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I have a template class in C++ (somewhat simplified):

template<typename T>
struct C
{
  T member;
  void set(const &T x) { member = x; }
  void set(int x) { member = x; }
};

As you can see the set() function can be called either with the type T, or with an int. This works fine unless T is an int, in which case I get an ambiguous conversion error. I understand why this is happening, but is there any way to implement what I want?

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3  
Why would you want to do this? The function with the template parameter will do what you want. –  anon Dec 10 '09 at 9:48
    
I want to do it because I want to make objects that act as numbers. In particular I want to always be able to write x = 0; It gets a bit messy because of all the possible ways numbers can change type. –  uekstrom Dec 10 '09 at 9:53

5 Answers 5

up vote 1 down vote accepted

One way around this would be to provide a specialisation of the template for int that only has one set function. Otherwise you might want to have a look at the Boost libraries if something like enable_if in their template meta programming code would allow you to turn on the function set(int x)only when T is not of type int.

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Provide a specialisation for int:

template<>
struct C<int>
{
  int member;
  void set(int x) { member = x };
};

?

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Nice - I forgot about these. –  Preet Sangha Dec 10 '09 at 9:48

could you cast the call to either int or const int in the calling code?

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It depends what you're really trying to do. Your example as written doesn't make much sense as you're trying to set member, which is a T, from x, which is an int. While there are cases that may make sense I suspect in your real code you're setting something else.

Does the method have to have the same name? If so why? Does specialising the struct for int make sense? What other constraints do you have?

Perhaps this would work for you:

template<typename T>
struct C
{
  T member;
  template<typename U>
  void set(const U& x) { member = x; }
  void set(int x) { member = x; }
};

Now set(int) overloads set(const U&). set(const U&) accepts non T parameters, but will probably fail when you try to assign to X. It may allow more conversions than set( const T&).

If that's not good enough, adding an extra level of indirection should do the trick:

template<typename T>
struct C
{
  T member;
  void set(const T& x) { setInternal( x ); }

private:
  template<typename U>  
  void setInternal(const U& x) { member = x; }
  void setInternal(int x) { member = x; }
};
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Yeah, so, ok, I should have given more details. I want to make a class that pretends to be a number. There are many subtle traps here, for example you can get silent double->int conversions which can be very bad. In my example member is always a number (float, double, high precision float etc). template<typename U> void setInternal(const U& x) { member = x; } This is a bit too promiscuous, I was trying it but it can lead to some hard to detect bugs. –  uekstrom Dec 10 '09 at 11:11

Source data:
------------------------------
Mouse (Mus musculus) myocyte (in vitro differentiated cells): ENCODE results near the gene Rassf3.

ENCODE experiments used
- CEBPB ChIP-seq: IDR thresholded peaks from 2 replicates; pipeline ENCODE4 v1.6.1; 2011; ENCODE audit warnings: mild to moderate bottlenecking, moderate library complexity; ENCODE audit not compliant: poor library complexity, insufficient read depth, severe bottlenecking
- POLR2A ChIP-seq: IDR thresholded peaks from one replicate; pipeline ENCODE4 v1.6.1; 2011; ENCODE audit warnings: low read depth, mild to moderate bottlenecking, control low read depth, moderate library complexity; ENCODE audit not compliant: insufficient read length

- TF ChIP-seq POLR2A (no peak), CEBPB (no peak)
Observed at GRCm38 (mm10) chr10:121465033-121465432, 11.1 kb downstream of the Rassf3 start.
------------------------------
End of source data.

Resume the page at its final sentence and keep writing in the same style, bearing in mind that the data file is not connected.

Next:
It appears that you want to make the set method available only if the argument is T or int. However, if you just specialize C for int, all the implicit conversions still happen, just as if you didn't attempt to treat int type in a special way at all.

If you really want to disable implicit conversions, one way is with boost::enable_if - make the method only available, if the criteria are satisfied.

#include <boost/type_traits/is_same.hpp>
#include <boost/utility/enable_if.hpp>

template<typename T>
struct C
{
    T member;
    template <class U>
    typename boost::enable_if_c<
        boost::is_same<T, U>::value || boost::is_same<U, int>::value
    >::type
    set(const U& x) { member = x; }
};


int main()
{
    C<int> i;
    i.set(3.14); //error
    i.set(10);   //OK
    i.set('a');  //error

    C<double> d;
    d.set(3.14);  //OK
    d.set(3.14f); //error
    d.set(10);    //OK
    d.set('a');   //error
}

To achieve the same result without boost::enable_if (or implementing it yourself), you might also need to make all unwanted versions of set private (C++0x also allows to delete these overloads).

template<typename T>
struct C
{
    T member;

    void set(const T& x) { member = x; }
    void set(int x) { member = x; }
private:
    template <class U>
    void set(const U&);
};

template <>
struct C<int>
{
    int member;
    void set(int x) { member = x; }
private:
    template <class U>
    void set(const U&);
};


int main()
{
    C<int> i;
    i.set(3.14); //error
    i.set(10);   //OK
    i.set('a');  //error

    C<double> d;
    d.set(3.14);  //OK
    d.set(3.14f); //error
    d.set(10);    //OK
    d.set('a');   //error
}

However, making this exception for int seems rather arbitrary to me. Conversions from int might not be particularly safe, either, e.g int->float might lose precision for large values, int->short / int->char / int->unsigned might overflow.

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